January 11, 2012

"Secret Indian Predictions!"

The Sun Tabloid Reveals (Faux) ‘SECRET INDIAN PREDICTIONS!’

By Gale Courey ToensingThe Sun, a weekly tabloid published by American Media, Inc. of New York, proclaims on the front page of its January 9 issue: “Stunning PROPHECIES that will change your life: SECRET INDIAN PREDICTIONS FOR PEACE & PROSPERITY.”

“Your life will be soon be (sic) changed for the better, say scholars studying the long-lost final writings of two Native American elders,” reporter Alan Burgroft says in his lead sentence. Burgroft goes on to tell the fantastic tale of an alleged prophet, a “Brule Sioux veteran and wise man named Follows Bear” who passed away at a Christian mission outside Minot, South Dakota in 1953. As he was dying, his nephew, a college student wrote down Follows Bear’s last words and, following the elder’s instructions, placed the notes inside a small iron box inside an elm tree growing near his uncle’s grave.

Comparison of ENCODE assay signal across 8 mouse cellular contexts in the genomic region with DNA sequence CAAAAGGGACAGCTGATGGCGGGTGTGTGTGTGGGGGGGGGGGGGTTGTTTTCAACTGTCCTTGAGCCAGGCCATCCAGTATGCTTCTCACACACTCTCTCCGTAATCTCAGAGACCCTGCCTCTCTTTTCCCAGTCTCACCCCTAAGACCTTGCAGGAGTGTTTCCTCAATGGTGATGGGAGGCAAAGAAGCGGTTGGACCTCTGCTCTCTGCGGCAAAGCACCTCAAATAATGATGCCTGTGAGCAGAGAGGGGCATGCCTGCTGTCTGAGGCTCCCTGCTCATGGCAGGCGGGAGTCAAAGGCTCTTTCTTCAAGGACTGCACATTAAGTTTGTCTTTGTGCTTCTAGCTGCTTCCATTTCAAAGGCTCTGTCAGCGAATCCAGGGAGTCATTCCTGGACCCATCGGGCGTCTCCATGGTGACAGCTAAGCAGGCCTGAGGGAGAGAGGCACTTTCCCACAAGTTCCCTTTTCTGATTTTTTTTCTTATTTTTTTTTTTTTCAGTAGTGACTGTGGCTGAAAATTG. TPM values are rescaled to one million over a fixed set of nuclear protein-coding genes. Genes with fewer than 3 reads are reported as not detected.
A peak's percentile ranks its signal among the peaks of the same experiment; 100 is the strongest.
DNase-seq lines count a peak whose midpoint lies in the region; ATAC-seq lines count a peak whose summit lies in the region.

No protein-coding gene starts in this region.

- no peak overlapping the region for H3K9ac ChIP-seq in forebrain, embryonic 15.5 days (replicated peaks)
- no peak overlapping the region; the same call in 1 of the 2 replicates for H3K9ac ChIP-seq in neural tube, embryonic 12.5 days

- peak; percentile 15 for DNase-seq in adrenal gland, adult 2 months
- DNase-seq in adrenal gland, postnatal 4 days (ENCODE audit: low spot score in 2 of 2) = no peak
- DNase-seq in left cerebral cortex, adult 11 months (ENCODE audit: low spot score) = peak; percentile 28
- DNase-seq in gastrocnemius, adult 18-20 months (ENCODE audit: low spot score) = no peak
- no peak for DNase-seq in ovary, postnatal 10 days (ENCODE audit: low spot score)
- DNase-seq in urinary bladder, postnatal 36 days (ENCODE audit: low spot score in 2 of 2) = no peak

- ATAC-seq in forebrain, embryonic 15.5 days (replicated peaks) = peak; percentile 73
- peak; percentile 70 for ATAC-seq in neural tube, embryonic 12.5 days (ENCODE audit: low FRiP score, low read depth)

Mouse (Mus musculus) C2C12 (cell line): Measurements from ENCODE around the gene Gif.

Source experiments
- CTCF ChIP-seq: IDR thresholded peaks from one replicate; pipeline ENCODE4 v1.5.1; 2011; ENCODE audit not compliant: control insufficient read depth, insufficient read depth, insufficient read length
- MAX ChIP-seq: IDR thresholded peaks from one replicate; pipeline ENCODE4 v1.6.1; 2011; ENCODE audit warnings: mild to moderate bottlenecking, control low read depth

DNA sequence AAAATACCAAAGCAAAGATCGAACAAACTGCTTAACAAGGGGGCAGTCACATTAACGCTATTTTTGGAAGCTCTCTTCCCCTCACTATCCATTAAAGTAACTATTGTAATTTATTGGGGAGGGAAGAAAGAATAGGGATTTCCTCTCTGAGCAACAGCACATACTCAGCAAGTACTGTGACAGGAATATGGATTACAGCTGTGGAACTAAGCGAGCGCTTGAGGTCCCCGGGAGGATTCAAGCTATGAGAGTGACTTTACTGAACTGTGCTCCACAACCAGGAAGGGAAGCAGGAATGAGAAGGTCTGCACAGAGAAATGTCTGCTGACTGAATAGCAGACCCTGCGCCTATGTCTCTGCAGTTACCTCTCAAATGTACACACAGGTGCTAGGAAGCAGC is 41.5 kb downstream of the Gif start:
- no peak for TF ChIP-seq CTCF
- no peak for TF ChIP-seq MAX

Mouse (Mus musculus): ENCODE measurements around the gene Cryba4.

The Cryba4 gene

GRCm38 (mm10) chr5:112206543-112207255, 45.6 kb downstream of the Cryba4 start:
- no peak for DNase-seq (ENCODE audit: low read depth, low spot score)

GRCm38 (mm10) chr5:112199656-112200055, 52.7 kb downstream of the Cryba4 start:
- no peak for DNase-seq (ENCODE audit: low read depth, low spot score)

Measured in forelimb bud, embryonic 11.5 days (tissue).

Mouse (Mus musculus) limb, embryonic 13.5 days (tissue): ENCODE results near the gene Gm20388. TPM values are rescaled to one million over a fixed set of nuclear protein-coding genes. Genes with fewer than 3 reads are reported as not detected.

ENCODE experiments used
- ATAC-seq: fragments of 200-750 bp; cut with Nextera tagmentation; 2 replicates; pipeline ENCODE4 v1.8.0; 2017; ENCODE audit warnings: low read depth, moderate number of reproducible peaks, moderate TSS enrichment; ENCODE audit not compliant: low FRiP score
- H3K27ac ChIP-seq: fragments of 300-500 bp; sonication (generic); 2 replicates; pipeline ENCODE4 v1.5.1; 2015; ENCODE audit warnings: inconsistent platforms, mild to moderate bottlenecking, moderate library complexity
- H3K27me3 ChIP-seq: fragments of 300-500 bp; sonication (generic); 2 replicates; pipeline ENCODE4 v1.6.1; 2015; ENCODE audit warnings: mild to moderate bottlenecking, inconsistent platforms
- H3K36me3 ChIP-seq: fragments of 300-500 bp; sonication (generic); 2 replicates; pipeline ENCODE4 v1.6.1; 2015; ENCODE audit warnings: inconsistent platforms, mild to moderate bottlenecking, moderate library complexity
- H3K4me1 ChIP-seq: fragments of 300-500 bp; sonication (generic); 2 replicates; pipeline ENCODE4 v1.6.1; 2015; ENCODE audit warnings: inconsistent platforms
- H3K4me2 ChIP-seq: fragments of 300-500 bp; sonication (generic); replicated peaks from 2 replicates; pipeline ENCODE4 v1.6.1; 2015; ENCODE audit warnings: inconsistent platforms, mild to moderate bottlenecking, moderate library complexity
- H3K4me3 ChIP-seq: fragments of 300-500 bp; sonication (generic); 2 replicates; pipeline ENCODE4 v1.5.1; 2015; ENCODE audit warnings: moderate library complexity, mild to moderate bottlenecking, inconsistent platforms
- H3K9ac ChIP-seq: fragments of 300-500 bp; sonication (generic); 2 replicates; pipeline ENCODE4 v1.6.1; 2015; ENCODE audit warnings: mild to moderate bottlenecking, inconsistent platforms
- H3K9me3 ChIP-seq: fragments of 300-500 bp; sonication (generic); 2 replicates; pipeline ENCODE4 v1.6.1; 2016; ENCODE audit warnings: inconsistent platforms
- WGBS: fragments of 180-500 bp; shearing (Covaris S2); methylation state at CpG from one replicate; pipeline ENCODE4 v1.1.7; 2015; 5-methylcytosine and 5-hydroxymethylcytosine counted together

After listing a few predictions, Toensing concludes:As amusing as such tabloid stories may be, they raise questions about the portrayal of American Indians in popular culture. Do such stories continue to support the false stereotypes so familiar in the Hollywood cowboy-and-Indian shoot ’em up movies?Comment:  Although Toensing mostly paraphrases the predictions, they refer to climate change, a great recession, soldiers returning home, and a new political movement. It sounds suspiciously like they were written six months ago, not 60 years ago.

These Indian predictions" appear regularly in the tabloids. Here's a previous note about one example of them: "100 Secret Indian Prophecies."

The image of a chief in warpaint is stereotypical, of course. As is the notion that Indians have a mystical ability to see the future. Only the first stereotype commonly appears in "Hollywood cowboy-and-Indian shoot ’em up movies."

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